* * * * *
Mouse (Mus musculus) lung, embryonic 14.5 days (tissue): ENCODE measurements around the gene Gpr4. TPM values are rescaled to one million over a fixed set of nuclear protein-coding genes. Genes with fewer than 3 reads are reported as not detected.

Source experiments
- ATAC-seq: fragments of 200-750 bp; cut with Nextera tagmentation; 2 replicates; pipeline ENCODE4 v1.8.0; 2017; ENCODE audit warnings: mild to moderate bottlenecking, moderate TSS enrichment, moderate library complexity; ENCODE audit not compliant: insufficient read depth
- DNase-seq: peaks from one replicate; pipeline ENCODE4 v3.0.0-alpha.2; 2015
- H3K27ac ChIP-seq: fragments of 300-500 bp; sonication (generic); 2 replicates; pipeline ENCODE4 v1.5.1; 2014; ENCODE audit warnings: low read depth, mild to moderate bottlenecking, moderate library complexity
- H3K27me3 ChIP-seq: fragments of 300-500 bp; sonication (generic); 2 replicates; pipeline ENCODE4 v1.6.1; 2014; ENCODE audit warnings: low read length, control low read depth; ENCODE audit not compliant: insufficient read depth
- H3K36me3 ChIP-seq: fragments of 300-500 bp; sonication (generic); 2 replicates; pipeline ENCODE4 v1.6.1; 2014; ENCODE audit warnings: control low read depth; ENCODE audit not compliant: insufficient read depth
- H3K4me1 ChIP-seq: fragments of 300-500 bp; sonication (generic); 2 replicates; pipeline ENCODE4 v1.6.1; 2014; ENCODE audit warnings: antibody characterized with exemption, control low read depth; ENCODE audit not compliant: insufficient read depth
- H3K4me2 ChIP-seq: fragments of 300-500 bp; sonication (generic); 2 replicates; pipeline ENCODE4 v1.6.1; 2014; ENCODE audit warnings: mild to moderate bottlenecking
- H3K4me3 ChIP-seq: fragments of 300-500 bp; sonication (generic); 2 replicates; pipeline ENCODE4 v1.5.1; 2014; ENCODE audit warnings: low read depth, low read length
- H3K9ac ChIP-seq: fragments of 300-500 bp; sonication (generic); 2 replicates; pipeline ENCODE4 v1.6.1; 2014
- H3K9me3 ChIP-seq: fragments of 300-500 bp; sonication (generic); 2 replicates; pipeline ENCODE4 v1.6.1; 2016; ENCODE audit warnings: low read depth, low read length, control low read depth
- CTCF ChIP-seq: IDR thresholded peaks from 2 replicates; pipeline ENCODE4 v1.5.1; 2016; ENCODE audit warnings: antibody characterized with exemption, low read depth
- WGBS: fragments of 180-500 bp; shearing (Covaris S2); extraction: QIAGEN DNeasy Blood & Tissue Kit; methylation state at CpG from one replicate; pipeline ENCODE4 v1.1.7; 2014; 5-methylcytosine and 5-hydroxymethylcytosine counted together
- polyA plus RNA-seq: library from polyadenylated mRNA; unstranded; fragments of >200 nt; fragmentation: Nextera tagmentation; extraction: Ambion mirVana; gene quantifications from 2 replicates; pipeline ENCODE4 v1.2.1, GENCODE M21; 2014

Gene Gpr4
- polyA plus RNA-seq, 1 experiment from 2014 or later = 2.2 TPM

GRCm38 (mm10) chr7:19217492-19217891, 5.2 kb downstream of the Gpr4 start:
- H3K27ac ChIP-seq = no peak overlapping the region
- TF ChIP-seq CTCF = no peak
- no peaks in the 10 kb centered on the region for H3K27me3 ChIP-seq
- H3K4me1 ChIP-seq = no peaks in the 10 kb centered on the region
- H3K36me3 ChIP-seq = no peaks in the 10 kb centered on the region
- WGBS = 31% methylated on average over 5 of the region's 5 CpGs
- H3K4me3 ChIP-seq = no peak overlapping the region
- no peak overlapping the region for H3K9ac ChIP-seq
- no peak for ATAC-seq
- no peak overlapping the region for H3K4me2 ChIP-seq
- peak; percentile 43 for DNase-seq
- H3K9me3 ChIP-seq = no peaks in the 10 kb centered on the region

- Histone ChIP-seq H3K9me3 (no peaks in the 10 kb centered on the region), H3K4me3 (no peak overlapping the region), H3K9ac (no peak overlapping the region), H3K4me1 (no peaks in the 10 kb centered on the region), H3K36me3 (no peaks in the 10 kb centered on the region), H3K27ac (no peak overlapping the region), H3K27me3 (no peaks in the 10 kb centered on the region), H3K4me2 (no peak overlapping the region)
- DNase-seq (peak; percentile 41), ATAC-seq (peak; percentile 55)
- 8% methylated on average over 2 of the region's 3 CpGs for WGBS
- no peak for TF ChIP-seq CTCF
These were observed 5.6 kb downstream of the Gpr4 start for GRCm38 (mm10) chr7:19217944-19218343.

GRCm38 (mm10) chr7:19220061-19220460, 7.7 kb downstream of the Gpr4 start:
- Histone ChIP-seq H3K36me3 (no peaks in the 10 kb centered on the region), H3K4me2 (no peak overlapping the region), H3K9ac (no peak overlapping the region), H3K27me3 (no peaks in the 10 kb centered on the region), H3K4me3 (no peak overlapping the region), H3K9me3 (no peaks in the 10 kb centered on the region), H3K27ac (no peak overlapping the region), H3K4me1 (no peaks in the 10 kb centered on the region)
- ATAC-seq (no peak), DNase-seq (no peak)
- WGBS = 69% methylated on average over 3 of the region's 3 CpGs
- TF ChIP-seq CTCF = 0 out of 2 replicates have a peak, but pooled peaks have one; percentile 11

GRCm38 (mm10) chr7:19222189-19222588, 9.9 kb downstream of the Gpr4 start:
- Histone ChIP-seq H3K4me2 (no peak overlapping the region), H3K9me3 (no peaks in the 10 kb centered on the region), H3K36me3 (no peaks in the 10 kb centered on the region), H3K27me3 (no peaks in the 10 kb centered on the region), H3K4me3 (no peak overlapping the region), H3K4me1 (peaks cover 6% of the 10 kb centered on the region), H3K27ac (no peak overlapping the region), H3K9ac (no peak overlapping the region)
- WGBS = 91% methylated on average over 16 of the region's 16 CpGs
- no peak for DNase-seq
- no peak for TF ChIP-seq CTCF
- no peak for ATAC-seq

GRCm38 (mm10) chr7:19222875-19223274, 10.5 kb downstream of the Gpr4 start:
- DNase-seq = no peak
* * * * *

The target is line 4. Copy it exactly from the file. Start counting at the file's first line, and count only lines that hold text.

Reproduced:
- DNase-seq: peaks from one replicate; pipeline ENCODE4 v3.0.0-alpha.2; 2015